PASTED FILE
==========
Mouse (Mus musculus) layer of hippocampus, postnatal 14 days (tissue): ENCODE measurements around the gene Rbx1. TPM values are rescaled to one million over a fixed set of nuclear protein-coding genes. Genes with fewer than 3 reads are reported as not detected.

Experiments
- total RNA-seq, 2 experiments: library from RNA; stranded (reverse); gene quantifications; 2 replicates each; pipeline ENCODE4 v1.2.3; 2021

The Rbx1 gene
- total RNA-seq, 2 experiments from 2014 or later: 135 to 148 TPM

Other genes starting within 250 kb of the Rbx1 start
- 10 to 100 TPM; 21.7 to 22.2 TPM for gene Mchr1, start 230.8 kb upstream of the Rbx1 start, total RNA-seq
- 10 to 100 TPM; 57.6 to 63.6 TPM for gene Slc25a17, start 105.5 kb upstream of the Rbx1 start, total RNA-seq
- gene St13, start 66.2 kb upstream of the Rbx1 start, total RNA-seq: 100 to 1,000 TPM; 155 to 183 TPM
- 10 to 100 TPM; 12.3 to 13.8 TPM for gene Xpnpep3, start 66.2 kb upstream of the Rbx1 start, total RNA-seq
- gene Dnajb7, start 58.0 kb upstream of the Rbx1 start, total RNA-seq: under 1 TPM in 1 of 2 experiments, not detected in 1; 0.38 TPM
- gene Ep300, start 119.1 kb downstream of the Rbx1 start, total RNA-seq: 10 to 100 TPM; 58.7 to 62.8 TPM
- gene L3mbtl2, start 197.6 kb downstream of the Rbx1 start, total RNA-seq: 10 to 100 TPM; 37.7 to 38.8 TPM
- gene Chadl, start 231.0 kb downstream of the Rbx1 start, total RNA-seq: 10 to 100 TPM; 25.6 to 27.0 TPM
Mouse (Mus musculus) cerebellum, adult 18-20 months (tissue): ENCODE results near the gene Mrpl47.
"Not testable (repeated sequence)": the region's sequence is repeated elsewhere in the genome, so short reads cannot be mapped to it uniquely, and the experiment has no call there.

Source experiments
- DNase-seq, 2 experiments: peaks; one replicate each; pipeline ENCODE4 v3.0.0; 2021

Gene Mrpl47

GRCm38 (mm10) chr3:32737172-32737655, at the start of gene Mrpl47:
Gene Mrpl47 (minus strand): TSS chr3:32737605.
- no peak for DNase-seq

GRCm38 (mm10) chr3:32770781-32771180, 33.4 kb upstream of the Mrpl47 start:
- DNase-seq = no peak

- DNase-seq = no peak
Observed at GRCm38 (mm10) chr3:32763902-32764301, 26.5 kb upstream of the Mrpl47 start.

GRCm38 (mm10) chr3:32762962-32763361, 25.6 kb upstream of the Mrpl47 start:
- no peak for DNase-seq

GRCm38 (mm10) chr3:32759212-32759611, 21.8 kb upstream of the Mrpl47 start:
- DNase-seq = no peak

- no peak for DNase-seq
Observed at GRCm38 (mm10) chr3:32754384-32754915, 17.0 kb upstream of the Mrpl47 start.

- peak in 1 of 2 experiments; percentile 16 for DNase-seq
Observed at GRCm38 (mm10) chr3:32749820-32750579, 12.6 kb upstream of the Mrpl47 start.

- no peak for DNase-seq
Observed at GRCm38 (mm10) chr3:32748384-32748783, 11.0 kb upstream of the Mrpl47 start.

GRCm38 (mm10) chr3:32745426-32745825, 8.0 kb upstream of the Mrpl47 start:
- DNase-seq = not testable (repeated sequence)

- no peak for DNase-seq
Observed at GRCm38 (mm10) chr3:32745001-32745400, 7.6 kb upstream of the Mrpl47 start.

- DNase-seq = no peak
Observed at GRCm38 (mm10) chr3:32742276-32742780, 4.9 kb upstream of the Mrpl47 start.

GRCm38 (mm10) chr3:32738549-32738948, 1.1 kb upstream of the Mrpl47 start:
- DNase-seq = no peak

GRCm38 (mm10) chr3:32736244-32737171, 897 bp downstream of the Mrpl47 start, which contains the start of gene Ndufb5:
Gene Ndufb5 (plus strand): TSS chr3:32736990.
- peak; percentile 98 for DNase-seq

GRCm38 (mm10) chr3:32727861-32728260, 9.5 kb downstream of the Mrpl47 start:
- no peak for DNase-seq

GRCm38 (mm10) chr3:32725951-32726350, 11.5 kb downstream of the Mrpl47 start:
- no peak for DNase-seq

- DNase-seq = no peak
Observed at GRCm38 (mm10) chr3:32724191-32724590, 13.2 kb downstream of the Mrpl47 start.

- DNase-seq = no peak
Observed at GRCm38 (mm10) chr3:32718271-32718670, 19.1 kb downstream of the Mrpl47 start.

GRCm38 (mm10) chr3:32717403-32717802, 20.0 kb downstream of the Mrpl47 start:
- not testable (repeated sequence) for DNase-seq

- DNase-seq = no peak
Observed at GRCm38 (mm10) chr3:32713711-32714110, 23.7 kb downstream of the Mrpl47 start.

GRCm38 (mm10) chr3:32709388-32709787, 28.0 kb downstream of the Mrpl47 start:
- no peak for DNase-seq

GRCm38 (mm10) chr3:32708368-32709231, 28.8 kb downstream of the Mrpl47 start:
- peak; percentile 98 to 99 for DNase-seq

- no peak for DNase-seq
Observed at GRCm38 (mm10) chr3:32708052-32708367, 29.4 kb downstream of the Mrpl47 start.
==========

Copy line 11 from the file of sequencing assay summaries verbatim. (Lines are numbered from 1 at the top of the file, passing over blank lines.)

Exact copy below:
- gene Dnajb7, start 58.0 kb upstream of the Rbx1 start, total RNA-seq: under 1 TPM in 1 of 2 experiments, not detected in 1; 0.38 TPM